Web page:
The bank’s Monetary Policy Committee (MPC) noted that the country’s overall inflation has continued to decline over the last two months and lingering within the government target.
“Overall month-on-month inflation declined from 6.09 per cent in November 2014 to 6.02 per cent in December 2014, mainly reflecting significant declines in the prices of fuel and electricity. However, these declines were partly offset by a rise in the food index during the period. This indicates that there was no significant demand driven inflationary pressure or threat to the economy,” said the Central Bank of Kenya (CBK).
Nonetheless, the committee observed that the strengthening of the US Dollar pressured the shilling. However, interventions from the CBK and resilient foreign exchange inflows through diaspora remittances and increased activity in the Nairobi bourse halted short-term volatility.
“The sustained confidence in the economy reflected in the massive oversubscription of the Sovereign Bond that was re-opened in December 2014 also supported the Kenyan Shilling,” the bank said.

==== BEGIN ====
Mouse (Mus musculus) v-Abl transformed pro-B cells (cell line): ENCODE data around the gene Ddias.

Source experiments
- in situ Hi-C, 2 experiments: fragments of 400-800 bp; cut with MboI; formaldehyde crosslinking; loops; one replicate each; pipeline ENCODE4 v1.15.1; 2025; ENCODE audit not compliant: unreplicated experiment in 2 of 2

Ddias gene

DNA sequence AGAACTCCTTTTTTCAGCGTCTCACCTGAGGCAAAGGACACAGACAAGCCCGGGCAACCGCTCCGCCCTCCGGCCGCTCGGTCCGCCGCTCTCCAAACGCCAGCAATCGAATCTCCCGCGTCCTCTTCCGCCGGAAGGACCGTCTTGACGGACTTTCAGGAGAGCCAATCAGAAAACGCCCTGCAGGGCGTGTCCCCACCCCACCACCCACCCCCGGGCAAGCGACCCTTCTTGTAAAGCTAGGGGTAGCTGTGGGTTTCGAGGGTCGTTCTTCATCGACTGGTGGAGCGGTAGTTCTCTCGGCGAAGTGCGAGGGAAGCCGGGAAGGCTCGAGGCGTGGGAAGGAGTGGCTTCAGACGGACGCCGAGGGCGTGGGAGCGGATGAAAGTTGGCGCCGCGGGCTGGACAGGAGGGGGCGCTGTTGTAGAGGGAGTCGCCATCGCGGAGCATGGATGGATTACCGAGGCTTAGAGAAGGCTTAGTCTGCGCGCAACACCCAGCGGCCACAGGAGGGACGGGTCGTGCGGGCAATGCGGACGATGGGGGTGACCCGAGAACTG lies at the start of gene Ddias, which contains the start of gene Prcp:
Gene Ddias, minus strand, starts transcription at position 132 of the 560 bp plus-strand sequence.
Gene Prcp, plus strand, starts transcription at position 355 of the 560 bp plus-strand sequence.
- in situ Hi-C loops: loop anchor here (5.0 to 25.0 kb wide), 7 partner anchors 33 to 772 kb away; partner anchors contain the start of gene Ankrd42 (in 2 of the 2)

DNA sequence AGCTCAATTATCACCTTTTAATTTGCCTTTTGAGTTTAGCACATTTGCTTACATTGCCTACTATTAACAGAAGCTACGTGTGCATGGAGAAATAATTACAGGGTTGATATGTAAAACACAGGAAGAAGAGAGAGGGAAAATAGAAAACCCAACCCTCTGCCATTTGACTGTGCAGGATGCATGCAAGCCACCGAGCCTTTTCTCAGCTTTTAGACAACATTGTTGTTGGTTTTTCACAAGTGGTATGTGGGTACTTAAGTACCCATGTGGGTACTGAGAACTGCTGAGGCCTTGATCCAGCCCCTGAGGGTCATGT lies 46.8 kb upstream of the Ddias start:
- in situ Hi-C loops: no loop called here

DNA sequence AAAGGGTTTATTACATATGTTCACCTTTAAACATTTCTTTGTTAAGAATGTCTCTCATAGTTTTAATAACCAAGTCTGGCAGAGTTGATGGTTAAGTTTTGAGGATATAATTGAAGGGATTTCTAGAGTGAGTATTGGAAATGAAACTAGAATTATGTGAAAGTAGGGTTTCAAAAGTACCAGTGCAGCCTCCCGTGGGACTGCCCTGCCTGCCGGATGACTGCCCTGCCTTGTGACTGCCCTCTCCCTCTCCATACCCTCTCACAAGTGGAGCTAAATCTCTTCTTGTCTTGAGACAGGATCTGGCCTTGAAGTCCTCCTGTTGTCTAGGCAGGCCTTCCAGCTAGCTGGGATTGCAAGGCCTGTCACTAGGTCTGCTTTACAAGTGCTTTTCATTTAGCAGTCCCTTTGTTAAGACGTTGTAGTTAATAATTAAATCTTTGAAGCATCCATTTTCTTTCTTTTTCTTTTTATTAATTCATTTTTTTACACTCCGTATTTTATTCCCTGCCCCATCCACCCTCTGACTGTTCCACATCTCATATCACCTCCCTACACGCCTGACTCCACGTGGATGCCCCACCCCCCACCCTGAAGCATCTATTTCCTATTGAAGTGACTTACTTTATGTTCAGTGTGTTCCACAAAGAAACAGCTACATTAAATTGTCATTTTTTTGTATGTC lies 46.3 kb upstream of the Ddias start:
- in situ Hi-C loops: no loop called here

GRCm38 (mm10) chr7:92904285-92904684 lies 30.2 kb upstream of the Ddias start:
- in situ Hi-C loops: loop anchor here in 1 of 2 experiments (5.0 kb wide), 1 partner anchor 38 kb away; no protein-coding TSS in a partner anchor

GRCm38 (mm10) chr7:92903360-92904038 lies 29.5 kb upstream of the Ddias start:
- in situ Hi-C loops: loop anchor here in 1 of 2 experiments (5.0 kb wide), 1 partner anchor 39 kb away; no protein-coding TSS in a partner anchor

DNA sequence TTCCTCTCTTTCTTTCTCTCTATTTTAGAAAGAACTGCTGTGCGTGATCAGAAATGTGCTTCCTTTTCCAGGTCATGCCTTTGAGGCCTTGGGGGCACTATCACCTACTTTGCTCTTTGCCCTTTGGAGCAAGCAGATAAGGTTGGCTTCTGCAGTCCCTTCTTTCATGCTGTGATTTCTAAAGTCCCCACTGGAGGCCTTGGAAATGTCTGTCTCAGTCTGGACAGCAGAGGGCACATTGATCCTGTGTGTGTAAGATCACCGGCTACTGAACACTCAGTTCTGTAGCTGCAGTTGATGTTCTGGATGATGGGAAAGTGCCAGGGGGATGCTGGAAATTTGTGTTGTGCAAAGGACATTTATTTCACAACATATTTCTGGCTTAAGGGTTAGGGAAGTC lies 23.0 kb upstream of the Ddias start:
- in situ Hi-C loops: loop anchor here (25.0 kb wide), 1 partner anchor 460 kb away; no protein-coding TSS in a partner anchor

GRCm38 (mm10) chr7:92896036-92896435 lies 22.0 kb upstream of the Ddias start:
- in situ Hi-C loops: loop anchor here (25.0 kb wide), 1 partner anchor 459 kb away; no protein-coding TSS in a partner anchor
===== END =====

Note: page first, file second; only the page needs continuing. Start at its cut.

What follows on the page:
The Central Bank of Kenya said it would continue to monitor key macroeconomic aggregates and any emergent risks from the external and domestic economies that may impact on price stability in order to continue to anchor inflationary expectations.
The Central Bank Rate (CBR) meant to guide commercial banks to review their lending rates based on prevailing macro-economic conditions, has largely been overlooked leading to the high cost of borrowing.
Policymakers at the same time revised the Kenya Bank’s Reference Rate (KBRR) to 8.54 per cent from 9.13 per cent. The new rate will be effective from 14 January 2015 until its next review in July 2015.
“Since the rollout of the KBRR framework in July 2014, the average lending rate for the banking sector has been on a downward trend, declining from 16.9 per cent in July 2014 to 15.9 percent in November, 2014,” CBK said.
The KBRR which tracks the CBR as well as the weighted two-months moving average of the 91-day Treasury Bill, was introduced in June last year to enhance transparency in the pricing of credit as well as improve the transmission of monetary policy signals.
The MPC met on Wednesday afternoon to review market advancements and the outcomes of its previous monetary policy decisions.